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PayPal says buying via TV remote is on its way.
First shoppers grew accustomed to buying on their computers. Then came buying via their smartphones and tablets. Is TV next? It will be if PayPal Inc. has its way.
The payments arm of eBay Inc. is rolling out technology that will let shoppers make purchases or donations related to content they see during TV programs. It is calling transactions made through TV sets "t-commerce."
"There's been a lot of talk about interactive 't-commerce' for a long time, but all signs point to an industry that's finally on the verge of taking a real foothold in consumers' lives," wrote Scott Dunlap, PayPal's vice president of emerging opportunities, in a blog post.
A PayPal survey from October showed that 49% of TV subscribers want to buy goods and services associated with the shows they watch on television; those consumers want to make purchases either directly from their TVs or via smartphones and tablet computers. Dunlap adds that 30% of respondents indicate they would use PayPal to make those purchases. That's 30% of a large number of couch potatoes: consumer analytics company Nielsen Co. says U.S. consumers on average watch about 35 hours of TV per week, or some five hours per day.
Such apparent consumer interest led PayPal to strike a deal with cable TV services provider Comcast Corp. that eventually will result in consumers making purchases or donations while using their remote controls or their mobile devices. "We are also exploring opportunities for enabling consumers to accept coupons directly into their PayPal online wallet during television advertisements," Dunlap says.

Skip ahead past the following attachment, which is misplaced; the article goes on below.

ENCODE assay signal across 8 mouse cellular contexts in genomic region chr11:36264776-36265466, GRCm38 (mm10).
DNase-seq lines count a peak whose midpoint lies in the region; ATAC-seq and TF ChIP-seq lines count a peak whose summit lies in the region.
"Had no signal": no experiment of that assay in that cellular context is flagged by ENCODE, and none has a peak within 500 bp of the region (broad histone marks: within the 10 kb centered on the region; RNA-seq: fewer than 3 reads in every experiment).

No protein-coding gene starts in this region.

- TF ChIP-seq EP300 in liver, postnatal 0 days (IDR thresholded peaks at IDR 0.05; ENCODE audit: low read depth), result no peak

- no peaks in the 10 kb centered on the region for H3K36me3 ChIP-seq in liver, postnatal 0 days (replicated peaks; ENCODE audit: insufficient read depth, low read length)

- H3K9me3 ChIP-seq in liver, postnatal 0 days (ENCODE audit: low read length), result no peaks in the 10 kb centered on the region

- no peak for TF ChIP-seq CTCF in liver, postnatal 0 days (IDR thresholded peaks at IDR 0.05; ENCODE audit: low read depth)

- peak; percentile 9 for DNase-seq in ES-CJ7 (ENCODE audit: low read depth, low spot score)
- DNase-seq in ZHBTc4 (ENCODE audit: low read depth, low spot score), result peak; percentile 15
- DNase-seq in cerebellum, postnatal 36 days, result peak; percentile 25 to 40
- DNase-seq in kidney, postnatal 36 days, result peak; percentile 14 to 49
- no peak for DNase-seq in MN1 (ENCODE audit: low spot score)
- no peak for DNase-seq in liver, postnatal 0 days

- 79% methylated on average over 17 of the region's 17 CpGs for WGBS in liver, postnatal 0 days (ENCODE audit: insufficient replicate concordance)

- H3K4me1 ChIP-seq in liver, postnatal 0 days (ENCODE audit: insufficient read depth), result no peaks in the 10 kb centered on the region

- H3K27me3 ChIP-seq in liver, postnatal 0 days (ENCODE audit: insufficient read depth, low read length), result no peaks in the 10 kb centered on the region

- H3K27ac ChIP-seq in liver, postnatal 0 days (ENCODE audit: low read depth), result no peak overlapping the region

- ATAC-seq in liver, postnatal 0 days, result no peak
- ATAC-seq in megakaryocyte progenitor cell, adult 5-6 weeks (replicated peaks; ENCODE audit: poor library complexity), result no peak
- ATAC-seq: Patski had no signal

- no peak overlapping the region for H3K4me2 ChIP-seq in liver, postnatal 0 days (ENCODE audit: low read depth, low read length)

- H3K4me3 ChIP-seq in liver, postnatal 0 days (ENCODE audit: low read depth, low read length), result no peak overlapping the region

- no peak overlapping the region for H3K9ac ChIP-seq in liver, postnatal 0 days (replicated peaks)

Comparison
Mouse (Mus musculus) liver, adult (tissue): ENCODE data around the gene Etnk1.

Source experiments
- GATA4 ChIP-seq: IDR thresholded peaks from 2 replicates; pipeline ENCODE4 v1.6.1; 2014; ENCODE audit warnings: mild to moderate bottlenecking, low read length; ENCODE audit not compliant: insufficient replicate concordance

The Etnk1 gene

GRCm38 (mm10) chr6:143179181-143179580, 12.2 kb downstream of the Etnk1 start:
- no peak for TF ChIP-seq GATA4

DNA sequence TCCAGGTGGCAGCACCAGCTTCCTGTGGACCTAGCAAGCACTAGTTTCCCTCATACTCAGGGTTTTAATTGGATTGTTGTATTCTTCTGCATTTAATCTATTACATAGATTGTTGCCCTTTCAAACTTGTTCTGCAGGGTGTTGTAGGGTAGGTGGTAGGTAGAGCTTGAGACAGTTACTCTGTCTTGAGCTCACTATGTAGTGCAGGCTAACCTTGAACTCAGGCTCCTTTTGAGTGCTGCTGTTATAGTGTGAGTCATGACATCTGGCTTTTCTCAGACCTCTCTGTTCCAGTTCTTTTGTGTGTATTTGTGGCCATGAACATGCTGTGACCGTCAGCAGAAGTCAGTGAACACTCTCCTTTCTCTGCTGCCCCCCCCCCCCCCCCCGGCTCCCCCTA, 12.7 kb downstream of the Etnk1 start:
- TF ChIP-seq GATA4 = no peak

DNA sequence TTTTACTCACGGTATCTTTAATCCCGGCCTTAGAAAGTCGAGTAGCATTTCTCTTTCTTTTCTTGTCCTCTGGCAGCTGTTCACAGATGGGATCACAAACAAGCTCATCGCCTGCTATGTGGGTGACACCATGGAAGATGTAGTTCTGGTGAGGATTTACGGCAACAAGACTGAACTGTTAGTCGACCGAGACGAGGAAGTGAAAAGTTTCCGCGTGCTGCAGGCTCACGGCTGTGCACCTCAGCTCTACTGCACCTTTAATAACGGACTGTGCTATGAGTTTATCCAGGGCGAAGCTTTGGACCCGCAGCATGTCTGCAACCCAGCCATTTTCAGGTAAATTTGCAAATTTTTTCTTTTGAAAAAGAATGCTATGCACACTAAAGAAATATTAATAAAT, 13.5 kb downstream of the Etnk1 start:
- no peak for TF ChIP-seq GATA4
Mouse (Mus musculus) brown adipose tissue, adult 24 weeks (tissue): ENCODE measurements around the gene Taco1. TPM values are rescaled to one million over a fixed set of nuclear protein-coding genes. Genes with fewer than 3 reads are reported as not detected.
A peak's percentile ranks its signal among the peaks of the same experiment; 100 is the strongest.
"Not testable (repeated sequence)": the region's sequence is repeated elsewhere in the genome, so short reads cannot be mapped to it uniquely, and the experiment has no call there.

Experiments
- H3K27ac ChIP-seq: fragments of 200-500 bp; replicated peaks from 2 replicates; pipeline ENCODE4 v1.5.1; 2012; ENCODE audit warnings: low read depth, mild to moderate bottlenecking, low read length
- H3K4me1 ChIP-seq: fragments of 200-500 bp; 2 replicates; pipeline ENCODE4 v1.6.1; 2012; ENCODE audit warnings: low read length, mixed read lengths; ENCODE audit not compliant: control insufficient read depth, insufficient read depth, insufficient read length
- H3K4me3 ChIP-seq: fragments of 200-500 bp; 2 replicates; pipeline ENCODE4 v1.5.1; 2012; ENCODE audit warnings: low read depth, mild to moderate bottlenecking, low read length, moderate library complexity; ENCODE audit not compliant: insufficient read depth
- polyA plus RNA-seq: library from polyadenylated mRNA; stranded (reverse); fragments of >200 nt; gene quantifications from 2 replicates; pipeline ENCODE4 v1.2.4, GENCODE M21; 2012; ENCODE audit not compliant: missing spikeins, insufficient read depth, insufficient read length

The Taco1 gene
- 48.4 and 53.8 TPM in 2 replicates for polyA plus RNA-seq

PayPal also is working with TiVo Inc.—whose technology enables consumers to save programs for later viewing—to let advertisers turn their commercials into shopping opportunities. "For example, a consumer sees a commercial with a TiVo interactive tag indicating the ability to 'buy now' using PayPal," Dunlap says. "The consumer can pause the live or recorded show, complete the transaction using PayPal, and return to watch the program without missing anything, all with a few clicks of their TiVo remote."
Dunlap did not offer a timetable for rolling out the technology.